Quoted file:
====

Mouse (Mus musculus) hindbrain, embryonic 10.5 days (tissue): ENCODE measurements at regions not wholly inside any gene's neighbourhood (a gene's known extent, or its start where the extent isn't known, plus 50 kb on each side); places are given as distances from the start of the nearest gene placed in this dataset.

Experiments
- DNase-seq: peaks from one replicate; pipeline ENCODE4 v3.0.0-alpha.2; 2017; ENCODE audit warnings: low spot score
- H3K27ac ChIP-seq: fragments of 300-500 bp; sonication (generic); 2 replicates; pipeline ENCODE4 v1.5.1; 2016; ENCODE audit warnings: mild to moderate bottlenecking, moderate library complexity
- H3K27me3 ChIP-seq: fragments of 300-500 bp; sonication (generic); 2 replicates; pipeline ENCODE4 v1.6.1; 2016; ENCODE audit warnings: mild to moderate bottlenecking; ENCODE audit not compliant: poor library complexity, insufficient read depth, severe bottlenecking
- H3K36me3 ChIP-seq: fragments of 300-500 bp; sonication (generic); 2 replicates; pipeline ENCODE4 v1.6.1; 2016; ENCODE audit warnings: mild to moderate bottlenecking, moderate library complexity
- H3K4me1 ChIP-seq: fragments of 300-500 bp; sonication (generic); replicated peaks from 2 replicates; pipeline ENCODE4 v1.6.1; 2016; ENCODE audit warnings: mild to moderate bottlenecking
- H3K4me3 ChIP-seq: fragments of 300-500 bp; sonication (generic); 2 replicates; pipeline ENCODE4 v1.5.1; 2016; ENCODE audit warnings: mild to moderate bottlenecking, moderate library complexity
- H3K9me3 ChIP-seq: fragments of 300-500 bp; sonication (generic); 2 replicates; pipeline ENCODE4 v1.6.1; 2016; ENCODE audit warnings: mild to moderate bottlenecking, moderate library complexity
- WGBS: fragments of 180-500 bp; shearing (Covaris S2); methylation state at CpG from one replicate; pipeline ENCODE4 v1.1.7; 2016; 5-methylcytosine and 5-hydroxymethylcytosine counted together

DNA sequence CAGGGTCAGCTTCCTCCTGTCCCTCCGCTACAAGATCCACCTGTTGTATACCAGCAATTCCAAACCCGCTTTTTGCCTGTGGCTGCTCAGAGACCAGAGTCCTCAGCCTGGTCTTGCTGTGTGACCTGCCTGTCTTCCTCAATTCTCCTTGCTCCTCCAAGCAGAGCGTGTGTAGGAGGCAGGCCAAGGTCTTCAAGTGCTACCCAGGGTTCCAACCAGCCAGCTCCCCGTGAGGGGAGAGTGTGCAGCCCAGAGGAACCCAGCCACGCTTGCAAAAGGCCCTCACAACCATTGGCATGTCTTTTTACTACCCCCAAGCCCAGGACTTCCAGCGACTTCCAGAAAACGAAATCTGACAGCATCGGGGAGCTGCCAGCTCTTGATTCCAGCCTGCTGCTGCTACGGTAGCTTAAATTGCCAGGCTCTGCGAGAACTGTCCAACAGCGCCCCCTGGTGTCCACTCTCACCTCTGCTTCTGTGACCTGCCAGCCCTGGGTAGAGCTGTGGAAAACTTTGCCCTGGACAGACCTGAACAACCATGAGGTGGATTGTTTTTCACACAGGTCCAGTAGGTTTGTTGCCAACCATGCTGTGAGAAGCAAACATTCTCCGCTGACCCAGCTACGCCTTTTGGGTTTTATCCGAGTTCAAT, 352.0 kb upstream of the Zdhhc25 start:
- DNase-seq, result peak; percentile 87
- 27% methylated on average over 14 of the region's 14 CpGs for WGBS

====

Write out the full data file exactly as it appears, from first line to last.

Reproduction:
Mouse (Mus musculus) hindbrain, embryonic 10.5 days (tissue): ENCODE measurements at regions not wholly inside any gene's neighbourhood (a gene's known extent, or its start where the extent isn't known, plus 50 kb on each side); places are given as distances from the start of the nearest gene placed in this dataset.

Experiments
- DNase-seq: peaks from one replicate; pipeline ENCODE4 v3.0.0-alpha.2; 2017; ENCODE audit warnings: low spot score
- H3K27ac ChIP-seq: fragments of 300-500 bp; sonication (generic); 2 replicates; pipeline ENCODE4 v1.5.1; 2016; ENCODE audit warnings: mild to moderate bottlenecking, moderate library complexity
- H3K27me3 ChIP-seq: fragments of 300-500 bp; sonication (generic); 2 replicates; pipeline ENCODE4 v1.6.1; 2016; ENCODE audit warnings: mild to moderate bottlenecking; ENCODE audit not compliant: poor library complexity, insufficient read depth, severe bottlenecking
- H3K36me3 ChIP-seq: fragments of 300-500 bp; sonication (generic); 2 replicates; pipeline ENCODE4 v1.6.1; 2016; ENCODE audit warnings: mild to moderate bottlenecking, moderate library complexity
- H3K4me1 ChIP-seq: fragments of 300-500 bp; sonication (generic); replicated peaks from 2 replicates; pipeline ENCODE4 v1.6.1; 2016; ENCODE audit warnings: mild to moderate bottlenecking
- H3K4me3 ChIP-seq: fragments of 300-500 bp; sonication (generic); 2 replicates; pipeline ENCODE4 v1.5.1; 2016; ENCODE audit warnings: mild to moderate bottlenecking, moderate library complexity
- H3K9me3 ChIP-seq: fragments of 300-500 bp; sonication (generic); 2 replicates; pipeline ENCODE4 v1.6.1; 2016; ENCODE audit warnings: mild to moderate bottlenecking, moderate library complexity
- WGBS: fragments of 180-500 bp; shearing (Covaris S2); methylation state at CpG from one replicate; pipeline ENCODE4 v1.1.7; 2016; 5-methylcytosine and 5-hydroxymethylcytosine counted together

DNA sequence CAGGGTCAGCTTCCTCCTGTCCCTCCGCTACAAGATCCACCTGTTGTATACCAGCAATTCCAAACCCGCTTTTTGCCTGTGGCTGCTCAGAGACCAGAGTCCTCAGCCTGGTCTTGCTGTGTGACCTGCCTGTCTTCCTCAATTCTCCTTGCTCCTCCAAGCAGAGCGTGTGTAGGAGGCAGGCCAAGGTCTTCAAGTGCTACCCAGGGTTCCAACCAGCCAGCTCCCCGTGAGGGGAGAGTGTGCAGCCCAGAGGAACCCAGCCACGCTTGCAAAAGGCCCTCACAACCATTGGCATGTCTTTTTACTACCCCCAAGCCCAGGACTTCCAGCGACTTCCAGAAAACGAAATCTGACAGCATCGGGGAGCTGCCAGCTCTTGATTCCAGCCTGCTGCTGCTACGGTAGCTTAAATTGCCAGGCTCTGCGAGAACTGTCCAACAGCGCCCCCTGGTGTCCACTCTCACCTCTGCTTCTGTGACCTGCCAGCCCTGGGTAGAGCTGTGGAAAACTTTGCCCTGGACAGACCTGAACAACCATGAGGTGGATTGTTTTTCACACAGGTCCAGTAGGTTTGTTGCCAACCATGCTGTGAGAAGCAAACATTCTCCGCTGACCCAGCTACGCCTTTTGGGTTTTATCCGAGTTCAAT, 352.0 kb upstream of the Zdhhc25 start:
- DNase-seq, result peak; percentile 87
- 27% methylated on average over 14 of the region's 14 CpGs for WGBS